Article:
Bahrain Grand Prix Nixed
Bahrain Cancels Grand Prix Amid Political Unrest
by Brad Spurgeon
The organizers of the Bahrain Grand Prix announced Monday that the Formula One race next month had been canceled because of the political unrest in the country.
The race, which was scheduled to run March 13 at the Sakhir circuit, outside the capital, Manama, was to have been the first of the 20-race season, which will now begin with the Australian Grand Prix on March 27.
Crown Prince Salman bin Hamad al-Khalifa, the son of the king, on Monday told the Formula One promoter Bernie Ecclestone by telephone that Bahrain was obliged to cancel the race date.
“At the present time, the country’s entire attention is focused on building a new national dialogue for Bahrain,” Prince Salman said in a statement released by the Bahrain International Circuit. “We felt it was important for the country to focus on immediate issues of national interest and leave the hosting of Bahrain’s Formula One race to a later date.”
Although there has been speculation in recent days that the race would be moved later in the year, the statement said no decision had been made.
“It is sad that Bahrain has had to withdraw from the race,” Ecclestone said. “We wish the whole nation well as they begin to heal their country.”
“We look forward to being back in Bahrain soon,” he added.
Bahrain has held the race since 2004 at a purpose-built circuit about 50 kilometers, or 30 miles, from the capital city. But the majority of the teams, media and foreign spectators stay in hotels in the center of the city, many of them near Pearl Square, which has been the central meeting point of the demonstrations.
At least eight people have been killed and hundreds injured in confrontations between the military and the police in Bahrain since last week.
Bahrain is one of two countries in the region that hold Formula One races. Abu Dhabi is scheduled to run the second-to-last race of the season, on Nov. 13.
Formula One had just expanded its calendar to 20 races this year with a new race in India, scheduled for Oct. 30.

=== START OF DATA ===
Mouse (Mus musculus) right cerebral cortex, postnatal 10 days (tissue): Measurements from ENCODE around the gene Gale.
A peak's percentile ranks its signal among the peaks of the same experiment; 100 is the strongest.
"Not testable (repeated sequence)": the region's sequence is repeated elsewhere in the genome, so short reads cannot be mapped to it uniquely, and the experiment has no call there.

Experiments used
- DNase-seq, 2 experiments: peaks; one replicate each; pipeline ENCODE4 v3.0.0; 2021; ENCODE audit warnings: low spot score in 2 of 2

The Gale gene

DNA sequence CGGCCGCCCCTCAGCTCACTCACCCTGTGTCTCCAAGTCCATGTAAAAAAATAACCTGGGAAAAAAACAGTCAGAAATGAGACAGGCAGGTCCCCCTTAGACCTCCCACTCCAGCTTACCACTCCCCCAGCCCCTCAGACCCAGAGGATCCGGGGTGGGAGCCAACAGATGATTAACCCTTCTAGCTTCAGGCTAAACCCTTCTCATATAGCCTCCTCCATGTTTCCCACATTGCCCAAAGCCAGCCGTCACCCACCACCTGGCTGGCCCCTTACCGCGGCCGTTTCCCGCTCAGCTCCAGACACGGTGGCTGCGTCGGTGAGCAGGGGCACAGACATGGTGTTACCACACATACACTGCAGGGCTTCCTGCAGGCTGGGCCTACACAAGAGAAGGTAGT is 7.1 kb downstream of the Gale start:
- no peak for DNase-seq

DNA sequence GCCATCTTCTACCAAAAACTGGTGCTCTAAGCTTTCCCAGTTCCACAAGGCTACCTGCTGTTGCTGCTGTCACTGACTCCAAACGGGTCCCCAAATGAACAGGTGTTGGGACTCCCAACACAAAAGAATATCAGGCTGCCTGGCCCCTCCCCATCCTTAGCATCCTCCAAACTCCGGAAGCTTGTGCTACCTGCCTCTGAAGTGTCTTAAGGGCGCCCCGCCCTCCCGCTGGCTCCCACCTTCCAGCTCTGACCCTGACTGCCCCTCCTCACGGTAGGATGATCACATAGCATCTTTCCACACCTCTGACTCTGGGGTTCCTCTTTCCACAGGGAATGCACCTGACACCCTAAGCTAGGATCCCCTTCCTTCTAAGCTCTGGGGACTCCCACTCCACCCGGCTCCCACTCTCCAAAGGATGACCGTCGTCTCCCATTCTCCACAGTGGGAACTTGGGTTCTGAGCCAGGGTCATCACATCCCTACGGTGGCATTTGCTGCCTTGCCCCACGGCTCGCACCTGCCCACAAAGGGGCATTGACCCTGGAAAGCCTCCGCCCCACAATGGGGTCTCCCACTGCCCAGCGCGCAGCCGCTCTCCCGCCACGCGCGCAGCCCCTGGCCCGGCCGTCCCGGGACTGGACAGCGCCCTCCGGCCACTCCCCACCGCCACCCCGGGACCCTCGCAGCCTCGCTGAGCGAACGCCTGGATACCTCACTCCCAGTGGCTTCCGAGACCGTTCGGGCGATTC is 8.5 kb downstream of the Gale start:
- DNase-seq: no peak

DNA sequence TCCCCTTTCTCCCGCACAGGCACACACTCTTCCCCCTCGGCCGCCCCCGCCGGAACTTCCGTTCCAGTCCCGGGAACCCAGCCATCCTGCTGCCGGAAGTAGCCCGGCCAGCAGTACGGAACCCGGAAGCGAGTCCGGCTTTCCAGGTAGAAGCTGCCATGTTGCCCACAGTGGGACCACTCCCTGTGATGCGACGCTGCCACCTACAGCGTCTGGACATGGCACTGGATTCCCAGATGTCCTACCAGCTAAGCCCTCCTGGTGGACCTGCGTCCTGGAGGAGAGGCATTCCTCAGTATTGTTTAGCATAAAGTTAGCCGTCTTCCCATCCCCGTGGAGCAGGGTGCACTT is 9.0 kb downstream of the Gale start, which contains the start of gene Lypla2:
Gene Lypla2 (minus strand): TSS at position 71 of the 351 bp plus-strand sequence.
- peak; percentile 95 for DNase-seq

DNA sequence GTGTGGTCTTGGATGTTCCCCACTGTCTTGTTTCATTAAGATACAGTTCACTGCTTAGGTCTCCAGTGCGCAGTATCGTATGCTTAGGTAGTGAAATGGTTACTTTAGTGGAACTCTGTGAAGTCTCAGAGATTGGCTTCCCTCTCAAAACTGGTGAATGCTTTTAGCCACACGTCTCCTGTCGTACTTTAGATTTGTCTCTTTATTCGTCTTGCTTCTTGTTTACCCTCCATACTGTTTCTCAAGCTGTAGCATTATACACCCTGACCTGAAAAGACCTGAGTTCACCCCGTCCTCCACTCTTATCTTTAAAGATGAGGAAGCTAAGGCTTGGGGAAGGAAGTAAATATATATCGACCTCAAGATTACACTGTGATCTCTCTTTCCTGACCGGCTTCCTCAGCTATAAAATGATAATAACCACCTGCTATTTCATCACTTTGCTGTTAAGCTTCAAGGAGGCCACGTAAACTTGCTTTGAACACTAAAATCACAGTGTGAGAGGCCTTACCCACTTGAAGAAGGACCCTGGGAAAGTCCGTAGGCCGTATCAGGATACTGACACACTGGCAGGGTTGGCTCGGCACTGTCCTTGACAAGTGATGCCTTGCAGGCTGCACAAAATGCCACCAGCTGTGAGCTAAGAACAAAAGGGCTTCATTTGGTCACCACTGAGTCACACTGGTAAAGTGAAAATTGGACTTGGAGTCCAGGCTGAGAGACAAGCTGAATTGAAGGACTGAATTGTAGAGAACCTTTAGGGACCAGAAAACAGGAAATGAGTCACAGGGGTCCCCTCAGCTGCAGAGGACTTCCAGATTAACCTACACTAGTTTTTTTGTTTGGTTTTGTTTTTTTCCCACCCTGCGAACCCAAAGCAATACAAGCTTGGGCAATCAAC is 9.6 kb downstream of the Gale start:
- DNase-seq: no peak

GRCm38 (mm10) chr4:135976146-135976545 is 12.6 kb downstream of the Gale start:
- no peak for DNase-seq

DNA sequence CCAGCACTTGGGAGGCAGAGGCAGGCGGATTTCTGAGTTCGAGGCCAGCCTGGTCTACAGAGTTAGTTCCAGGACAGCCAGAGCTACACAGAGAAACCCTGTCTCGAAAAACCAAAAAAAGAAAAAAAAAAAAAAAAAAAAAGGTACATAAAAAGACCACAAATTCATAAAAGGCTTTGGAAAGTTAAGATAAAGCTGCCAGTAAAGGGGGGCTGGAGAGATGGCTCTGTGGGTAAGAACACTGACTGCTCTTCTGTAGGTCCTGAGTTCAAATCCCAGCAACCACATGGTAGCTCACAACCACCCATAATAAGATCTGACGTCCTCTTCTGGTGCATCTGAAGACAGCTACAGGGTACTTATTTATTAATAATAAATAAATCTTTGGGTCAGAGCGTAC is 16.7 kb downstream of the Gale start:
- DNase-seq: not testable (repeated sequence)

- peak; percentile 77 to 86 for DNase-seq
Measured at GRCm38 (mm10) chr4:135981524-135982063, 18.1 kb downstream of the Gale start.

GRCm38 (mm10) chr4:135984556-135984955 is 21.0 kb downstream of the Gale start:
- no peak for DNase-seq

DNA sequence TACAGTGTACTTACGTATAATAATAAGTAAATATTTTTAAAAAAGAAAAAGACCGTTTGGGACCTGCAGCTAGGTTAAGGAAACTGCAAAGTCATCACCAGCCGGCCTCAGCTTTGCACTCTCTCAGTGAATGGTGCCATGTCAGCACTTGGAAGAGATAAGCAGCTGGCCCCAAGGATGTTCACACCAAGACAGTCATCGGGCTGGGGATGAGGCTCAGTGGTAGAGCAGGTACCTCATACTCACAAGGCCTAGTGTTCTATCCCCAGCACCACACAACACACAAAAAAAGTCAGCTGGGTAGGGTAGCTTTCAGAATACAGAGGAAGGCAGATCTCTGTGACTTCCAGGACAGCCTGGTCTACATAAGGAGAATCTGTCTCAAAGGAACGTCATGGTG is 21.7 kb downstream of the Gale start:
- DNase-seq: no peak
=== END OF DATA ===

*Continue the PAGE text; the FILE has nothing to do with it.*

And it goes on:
Countries have flocked to hold Formula One races over the past decade to cash in on the tourism dollars of the spectators who come to watch the race, and for the worldwide television exposure, with millions of television viewers from around the world.
Last week, Nabeel Rajab, president of the Bahrain Center for Human Rights, said the race had been seen as an opportunity for the protesters to publicize their cause.
Adam Parr, the chairman of the Williams Formula One team, in reaction to the announcement: “It is obviously disappointing for everyone involved in the organization of the event, but it is clear that to race in Bahrain at this time would be inappropriate given the current circumstances.”
Mark Webber, a driver at the Red Bull team, said Sunday at a testing session in Montmelo, near Barcelona, that the teams and drivers were philosophical about the possibility that the race would be canceled.
“We know in terms of Formula One and priorities we’re not high on the list,” said Webber, an Australian. “They’ve got other things that clearly should come first.
“If we can still go there and hold a sporting event in a few weeks, then it would be great,” he added. “But if we can’t, then it’s not a big deal.”
The Formula One teams had also planned to hold a winter testing session in Bahrain next week. Instead, they will again test at the Montmelo circuit near Barcelona, where the Spanish Grand Prix will take place May 22.